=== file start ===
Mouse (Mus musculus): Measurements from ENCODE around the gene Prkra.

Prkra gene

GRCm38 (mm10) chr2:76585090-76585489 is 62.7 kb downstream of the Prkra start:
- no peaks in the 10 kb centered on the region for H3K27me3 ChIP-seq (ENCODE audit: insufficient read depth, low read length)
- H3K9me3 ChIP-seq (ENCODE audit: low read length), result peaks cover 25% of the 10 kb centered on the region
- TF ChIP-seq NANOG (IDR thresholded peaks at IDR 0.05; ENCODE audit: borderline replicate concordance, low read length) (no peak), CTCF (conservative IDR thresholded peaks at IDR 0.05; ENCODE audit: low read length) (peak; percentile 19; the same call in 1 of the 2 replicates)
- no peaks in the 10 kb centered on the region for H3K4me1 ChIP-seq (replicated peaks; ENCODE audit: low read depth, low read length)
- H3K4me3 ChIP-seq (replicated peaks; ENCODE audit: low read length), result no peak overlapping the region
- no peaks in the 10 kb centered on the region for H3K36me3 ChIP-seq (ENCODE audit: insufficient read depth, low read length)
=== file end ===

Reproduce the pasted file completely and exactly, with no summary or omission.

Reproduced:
Mouse (Mus musculus): Measurements from ENCODE around the gene Prkra.

Prkra gene

GRCm38 (mm10) chr2:76585090-76585489 is 62.7 kb downstream of the Prkra start:
- no peaks in the 10 kb centered on the region for H3K27me3 ChIP-seq (ENCODE audit: insufficient read depth, low read length)
- H3K9me3 ChIP-seq (ENCODE audit: low read length), result peaks cover 25% of the 10 kb centered on the region
- TF ChIP-seq NANOG (IDR thresholded peaks at IDR 0.05; ENCODE audit: borderline replicate concordance, low read length) (no peak), CTCF (conservative IDR thresholded peaks at IDR 0.05; ENCODE audit: low read length) (peak; percentile 19; the same call in 1 of the 2 replicates)
- no peaks in the 10 kb centered on the region for H3K4me1 ChIP-seq (replicated peaks; ENCODE audit: low read depth, low read length)
- H3K4me3 ChIP-seq (replicated peaks; ENCODE audit: low read length), result no peak overlapping the region
- no peaks in the 10 kb centered on the region for H3K36me3 ChIP-seq (ENCODE audit: insufficient read depth, low read length)